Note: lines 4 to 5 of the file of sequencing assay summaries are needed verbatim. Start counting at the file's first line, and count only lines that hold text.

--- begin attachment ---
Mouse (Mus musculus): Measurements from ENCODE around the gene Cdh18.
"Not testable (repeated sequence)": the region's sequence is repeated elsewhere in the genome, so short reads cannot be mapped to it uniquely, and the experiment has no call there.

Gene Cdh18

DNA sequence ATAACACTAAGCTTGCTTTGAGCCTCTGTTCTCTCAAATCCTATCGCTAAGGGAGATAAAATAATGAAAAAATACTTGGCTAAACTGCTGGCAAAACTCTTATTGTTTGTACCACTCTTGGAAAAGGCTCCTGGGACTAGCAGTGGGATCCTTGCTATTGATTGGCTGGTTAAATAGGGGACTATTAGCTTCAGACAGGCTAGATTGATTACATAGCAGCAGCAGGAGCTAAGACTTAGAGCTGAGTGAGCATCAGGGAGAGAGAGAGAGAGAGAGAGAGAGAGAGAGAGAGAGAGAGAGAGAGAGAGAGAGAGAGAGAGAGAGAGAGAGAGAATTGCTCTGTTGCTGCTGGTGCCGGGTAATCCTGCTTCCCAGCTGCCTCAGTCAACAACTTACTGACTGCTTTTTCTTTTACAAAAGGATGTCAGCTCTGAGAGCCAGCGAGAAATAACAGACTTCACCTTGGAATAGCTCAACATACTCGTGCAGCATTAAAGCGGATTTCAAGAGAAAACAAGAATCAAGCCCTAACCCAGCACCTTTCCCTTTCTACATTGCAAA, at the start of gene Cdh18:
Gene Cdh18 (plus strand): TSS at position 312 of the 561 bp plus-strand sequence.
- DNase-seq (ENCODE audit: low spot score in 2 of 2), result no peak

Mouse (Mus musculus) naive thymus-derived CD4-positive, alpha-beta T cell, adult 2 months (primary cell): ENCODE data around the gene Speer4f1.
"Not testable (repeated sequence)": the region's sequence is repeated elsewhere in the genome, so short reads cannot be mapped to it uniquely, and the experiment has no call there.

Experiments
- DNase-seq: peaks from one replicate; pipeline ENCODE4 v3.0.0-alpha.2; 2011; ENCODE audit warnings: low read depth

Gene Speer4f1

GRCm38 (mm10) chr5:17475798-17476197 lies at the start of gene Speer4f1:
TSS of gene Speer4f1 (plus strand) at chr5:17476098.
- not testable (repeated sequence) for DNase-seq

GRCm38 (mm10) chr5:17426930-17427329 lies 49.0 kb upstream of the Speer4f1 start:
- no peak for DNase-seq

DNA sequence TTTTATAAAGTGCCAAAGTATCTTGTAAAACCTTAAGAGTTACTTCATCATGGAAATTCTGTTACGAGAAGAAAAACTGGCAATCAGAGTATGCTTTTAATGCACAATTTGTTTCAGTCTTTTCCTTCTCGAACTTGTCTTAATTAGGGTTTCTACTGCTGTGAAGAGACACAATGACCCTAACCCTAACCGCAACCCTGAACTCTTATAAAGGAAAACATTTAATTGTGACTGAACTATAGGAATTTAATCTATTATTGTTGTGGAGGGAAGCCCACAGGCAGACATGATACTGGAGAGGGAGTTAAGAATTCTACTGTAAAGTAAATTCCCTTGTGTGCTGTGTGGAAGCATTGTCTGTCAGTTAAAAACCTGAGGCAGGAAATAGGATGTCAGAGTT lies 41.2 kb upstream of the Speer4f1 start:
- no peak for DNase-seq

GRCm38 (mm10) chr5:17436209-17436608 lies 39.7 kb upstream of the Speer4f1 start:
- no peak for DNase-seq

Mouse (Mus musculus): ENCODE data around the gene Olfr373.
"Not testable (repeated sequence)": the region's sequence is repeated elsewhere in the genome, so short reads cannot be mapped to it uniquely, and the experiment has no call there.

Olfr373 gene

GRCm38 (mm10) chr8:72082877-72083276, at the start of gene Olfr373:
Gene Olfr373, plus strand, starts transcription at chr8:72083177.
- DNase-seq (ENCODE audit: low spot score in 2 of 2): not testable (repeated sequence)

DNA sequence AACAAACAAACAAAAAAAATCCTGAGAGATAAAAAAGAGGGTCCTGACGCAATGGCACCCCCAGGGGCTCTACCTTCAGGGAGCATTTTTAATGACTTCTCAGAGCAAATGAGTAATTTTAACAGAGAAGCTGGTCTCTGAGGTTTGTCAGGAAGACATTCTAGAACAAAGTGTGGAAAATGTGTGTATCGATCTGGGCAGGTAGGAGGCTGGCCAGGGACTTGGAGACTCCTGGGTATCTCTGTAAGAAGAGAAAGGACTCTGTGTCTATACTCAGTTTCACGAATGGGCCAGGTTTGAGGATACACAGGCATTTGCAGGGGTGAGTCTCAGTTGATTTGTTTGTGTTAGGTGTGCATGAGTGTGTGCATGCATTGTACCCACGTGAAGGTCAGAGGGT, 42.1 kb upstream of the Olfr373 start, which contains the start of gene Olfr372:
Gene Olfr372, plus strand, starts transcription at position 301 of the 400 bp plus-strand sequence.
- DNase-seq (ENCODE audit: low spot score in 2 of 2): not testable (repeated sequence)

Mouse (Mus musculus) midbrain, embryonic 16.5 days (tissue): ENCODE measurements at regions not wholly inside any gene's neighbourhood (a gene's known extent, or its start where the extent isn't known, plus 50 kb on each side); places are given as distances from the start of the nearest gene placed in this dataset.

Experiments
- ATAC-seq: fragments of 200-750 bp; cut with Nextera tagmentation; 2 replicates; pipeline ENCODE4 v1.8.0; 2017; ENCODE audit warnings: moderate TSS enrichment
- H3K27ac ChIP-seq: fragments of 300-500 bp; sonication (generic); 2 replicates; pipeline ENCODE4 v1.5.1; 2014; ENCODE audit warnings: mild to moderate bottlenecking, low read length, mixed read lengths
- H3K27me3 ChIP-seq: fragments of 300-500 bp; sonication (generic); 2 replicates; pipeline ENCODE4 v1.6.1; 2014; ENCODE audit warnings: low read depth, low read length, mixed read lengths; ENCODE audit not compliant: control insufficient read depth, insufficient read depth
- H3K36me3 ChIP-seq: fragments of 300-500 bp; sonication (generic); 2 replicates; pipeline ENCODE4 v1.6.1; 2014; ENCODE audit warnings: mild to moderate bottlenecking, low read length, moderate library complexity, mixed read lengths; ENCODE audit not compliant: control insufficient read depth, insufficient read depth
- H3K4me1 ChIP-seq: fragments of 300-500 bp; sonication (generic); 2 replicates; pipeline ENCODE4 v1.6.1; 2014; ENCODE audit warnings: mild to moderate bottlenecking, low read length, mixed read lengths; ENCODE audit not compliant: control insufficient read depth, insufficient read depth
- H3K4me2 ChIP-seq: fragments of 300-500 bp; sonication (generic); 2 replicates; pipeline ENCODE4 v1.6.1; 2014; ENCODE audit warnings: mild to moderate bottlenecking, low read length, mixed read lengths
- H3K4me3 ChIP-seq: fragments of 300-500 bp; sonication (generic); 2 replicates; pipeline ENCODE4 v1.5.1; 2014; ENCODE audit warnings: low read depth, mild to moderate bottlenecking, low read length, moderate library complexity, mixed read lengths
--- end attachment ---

DNA sequence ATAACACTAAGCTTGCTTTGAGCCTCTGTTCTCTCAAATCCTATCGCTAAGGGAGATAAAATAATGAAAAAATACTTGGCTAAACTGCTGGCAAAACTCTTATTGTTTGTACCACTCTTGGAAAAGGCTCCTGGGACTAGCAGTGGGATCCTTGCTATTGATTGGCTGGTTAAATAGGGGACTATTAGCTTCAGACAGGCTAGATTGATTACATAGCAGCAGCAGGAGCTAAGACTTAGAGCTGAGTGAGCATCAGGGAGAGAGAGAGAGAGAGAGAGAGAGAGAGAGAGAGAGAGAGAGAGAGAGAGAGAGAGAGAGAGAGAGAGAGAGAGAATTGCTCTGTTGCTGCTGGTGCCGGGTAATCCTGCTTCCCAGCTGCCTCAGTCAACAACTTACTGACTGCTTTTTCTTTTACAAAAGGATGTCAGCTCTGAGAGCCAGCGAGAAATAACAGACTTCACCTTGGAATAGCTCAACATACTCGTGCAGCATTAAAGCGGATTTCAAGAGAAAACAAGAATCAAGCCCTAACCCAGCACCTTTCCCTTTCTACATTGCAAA, at the start of gene Cdh18:
Gene Cdh18 (plus strand): TSS at position 312 of the 561 bp plus-strand sequence.